MLB's worst contracts: Pitchers
It's time for our annual look at the worst contracts in baseball. We'll start with pitchers, where a pair of Chicago starters are at the top.
We've seen a few signings, but most of the free agency deals this offseason are still to come. Thus, this is a good time to go through some of the worst deals in MLB, as things presently stand. We'll do so in a series of posts on the matter this week, starting with pitchers on this fine Monday.
Before we dive in, a quick word on "bad contracts." This is all relative because most MLB teams make obscene profits these days. I'd be willing to say that only a small handful of deals are actually bad for business, overall, and the rest could be justified. And, frankly, I'd rather the players get the money than the owners.
That being said, if a contract finds itself on our list, the rationale is that the money could have been better spent elsewhere.
Also, in this series, we're only talking about what is remaining on the contract, not the full deal.
Without further ado, let's get to the pitchers.
Chicago White Sox
Remaining contract: Three years, $47.5 million
Danks turns 29 next April and has been in the majors since 2007, so it seems rather unlikely he'd all of a sudden find a different gear and round into form as a stud. In the past three years -- which, yes, have involved injury -- he's 15-30 with a 4.69 ERA (92 OPS+) and 1.34 WHIP. He doesn't miss bats and allows far too many home runs. And he'll make over $15 million in each of the next three seasons.
Remaining contract: Three years, $39 million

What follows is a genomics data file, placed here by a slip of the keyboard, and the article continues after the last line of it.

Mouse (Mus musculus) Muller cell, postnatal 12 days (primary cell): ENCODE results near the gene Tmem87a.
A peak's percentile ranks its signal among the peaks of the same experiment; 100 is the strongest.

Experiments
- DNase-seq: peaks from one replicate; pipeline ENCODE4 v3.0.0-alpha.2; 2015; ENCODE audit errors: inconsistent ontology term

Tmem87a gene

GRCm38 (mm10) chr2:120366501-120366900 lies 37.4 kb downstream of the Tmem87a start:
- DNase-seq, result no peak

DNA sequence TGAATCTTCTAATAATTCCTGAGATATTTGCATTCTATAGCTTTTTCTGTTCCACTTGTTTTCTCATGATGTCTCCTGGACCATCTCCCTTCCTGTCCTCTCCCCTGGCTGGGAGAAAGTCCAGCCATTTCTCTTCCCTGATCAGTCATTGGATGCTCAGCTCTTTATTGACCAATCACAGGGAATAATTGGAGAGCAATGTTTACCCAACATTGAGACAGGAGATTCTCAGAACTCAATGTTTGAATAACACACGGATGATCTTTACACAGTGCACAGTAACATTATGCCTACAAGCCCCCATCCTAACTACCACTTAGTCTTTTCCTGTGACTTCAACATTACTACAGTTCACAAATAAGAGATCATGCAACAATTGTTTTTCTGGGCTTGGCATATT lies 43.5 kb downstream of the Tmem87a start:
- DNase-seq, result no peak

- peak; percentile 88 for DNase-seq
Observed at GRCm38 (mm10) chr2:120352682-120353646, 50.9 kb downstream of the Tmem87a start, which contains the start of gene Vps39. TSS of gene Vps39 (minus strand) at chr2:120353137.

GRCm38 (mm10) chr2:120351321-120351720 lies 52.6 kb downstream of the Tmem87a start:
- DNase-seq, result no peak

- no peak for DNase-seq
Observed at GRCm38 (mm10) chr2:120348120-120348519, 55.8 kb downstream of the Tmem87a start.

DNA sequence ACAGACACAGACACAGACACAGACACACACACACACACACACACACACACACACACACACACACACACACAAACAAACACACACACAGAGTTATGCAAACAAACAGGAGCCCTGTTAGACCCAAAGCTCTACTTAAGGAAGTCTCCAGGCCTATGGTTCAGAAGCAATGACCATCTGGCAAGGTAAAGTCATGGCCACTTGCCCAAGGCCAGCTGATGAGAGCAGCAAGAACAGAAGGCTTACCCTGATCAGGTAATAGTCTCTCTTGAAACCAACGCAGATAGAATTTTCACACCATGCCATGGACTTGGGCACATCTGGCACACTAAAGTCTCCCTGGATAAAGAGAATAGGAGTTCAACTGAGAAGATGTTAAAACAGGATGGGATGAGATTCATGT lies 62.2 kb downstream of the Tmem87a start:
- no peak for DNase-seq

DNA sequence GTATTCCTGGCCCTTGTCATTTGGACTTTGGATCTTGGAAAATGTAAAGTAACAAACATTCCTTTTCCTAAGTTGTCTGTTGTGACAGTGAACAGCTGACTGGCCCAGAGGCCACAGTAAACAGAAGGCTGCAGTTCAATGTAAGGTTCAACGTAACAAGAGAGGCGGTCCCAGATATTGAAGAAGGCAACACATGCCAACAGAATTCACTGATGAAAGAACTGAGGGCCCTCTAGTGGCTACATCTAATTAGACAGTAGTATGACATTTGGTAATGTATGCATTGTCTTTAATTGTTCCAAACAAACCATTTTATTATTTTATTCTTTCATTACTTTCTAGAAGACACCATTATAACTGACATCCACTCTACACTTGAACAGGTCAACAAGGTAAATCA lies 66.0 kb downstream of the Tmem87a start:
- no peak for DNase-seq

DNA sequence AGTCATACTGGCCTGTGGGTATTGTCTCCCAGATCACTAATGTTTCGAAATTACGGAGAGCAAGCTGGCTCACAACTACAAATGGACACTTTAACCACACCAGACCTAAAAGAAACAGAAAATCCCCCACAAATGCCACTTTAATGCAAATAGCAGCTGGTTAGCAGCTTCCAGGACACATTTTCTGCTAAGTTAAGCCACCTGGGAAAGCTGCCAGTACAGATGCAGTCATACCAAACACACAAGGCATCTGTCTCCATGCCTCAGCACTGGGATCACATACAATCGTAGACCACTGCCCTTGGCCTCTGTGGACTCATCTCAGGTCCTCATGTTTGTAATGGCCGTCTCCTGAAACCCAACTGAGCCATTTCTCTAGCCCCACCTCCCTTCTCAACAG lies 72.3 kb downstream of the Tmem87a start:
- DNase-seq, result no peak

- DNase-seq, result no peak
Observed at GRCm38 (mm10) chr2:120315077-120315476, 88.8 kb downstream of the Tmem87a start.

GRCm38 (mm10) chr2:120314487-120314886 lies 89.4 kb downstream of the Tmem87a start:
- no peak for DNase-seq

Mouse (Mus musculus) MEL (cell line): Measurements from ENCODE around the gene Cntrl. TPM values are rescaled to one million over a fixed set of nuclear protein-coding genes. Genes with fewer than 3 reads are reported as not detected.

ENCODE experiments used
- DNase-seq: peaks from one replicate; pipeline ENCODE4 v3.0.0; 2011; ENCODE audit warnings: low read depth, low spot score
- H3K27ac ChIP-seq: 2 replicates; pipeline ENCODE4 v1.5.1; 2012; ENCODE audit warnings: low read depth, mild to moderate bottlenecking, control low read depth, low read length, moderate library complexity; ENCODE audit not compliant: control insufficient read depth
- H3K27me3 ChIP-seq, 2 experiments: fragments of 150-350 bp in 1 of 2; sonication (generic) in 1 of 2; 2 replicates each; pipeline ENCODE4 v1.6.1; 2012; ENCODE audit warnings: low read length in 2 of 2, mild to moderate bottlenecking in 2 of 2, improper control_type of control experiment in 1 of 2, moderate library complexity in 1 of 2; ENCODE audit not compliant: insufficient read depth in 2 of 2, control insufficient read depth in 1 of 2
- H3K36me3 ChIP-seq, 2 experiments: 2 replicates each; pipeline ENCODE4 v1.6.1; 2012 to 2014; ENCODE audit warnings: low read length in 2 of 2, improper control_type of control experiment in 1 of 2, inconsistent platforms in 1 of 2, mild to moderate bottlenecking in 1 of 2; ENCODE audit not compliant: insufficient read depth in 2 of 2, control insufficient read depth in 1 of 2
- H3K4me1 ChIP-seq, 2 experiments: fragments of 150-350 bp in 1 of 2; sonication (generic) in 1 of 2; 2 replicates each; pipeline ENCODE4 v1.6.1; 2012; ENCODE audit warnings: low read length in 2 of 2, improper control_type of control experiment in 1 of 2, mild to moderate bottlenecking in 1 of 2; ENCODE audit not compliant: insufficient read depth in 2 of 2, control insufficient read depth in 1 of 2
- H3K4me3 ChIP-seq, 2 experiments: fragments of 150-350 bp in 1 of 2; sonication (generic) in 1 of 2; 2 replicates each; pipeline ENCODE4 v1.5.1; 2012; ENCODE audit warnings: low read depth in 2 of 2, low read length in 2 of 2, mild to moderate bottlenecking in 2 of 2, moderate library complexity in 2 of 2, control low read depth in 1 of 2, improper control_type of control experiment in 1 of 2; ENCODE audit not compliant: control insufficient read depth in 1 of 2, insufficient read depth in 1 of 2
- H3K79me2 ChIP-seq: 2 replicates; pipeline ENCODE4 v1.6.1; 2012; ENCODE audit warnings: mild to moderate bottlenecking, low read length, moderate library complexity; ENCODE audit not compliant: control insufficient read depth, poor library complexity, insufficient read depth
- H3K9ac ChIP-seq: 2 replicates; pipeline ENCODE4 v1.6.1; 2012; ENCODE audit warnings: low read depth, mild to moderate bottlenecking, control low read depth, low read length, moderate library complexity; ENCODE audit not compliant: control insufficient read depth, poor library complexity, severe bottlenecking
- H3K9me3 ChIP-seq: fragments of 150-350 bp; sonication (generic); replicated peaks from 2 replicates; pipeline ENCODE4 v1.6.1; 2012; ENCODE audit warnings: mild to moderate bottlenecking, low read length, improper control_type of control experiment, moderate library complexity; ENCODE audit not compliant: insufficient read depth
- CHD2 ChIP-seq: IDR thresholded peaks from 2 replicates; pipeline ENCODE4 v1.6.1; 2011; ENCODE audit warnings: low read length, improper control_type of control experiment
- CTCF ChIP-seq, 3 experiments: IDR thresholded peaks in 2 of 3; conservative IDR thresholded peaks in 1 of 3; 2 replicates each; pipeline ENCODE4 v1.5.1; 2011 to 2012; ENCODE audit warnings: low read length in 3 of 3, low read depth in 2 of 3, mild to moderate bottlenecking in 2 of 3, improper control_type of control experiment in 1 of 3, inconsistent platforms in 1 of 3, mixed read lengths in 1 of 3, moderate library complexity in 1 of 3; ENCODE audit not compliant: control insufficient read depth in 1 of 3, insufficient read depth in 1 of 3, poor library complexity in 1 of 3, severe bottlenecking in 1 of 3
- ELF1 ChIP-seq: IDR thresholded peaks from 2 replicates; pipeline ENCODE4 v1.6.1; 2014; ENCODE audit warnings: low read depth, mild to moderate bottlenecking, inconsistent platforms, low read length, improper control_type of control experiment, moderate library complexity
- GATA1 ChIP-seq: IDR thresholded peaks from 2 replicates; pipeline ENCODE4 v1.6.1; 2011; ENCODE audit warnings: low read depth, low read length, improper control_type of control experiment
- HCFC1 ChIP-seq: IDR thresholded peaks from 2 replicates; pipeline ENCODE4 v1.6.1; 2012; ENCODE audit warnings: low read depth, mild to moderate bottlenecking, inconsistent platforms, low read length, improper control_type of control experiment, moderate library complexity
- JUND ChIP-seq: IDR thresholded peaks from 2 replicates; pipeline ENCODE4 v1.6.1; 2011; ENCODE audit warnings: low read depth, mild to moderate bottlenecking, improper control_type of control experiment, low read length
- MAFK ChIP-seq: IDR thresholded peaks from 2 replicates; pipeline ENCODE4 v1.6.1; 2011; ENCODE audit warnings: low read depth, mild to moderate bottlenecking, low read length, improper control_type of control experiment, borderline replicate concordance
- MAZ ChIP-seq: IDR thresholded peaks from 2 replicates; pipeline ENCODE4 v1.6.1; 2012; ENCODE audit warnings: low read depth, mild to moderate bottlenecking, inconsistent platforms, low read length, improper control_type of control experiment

There have been some good years (2009) and good stretches (like for the White Sox in 2010), but overall Jackson has been a below average pitcher. He was 8-18 with a 4.98 ERA (79 ERA+) and 1.46 WHIP last season, posting a negative WAR. He's 30 now and has three years of making $13 million left before hitting free agency again.
Jackson was a tough call over CC Sabathia , who has three years and $71 million left on his deal. Ultimately I decided to give Sabathia a pass for his terrible 2013 season, but he's a distinct possibility to be an albatross of a contract moving forward.
Josh Beckett 's $17 million due for next season look pretty awful, too, considering his health concerns and the fact that he's been pretty bad since 2011. Since it's just one year, though, he's below Danks and Jackson.
Mark Buehrle (two years, $39M), R.A. Dickey (two years, $24M), Joe Blanton (1 year, $7.5M), Jaime Garcia (two years, $17.25M) and Tim Lincecum (two years, $35M) were also considered.
Keep an eye on Justin Verlander (six years, $160M) and Matt Cain (four years, $83.3M), too, as they're coming off down years. For now, though, I'm not prepared to call those deals bad.
Remaining contract: Two years, $17 million
He couldn't hack it as closer and won't be returning to the role, either. The numbers last season are real ugly, too: 5.30 ERA, 1.55 WHIP, 69 hits allowed in 54 1/3 innings with only 28 strikeouts. He also allowed half of his inherited runners to score.
Remaining contract: One year, $10 million
He's now 36 and keeps getting save opportunities because of the "proven closer" nonsense. Seriously, in the past two seasons, Bell has 21 saves and 15 blown saves with a 4.59 ERA and 1.46 WHIP. I'd give a minor leaguer a chance at closing before Bell. And he's set to make eight figures again next year.
I'm not a fan at all of Jonathan Papelbon 's deal, which has two years and $26 million left, but that's more philosophical than an attack on his performance. Jonathan Broxton 's two years and $16 million left don't look great either.
Tuesday: Catchers/middle infielders
Wednesday: Corner infielders/DHs
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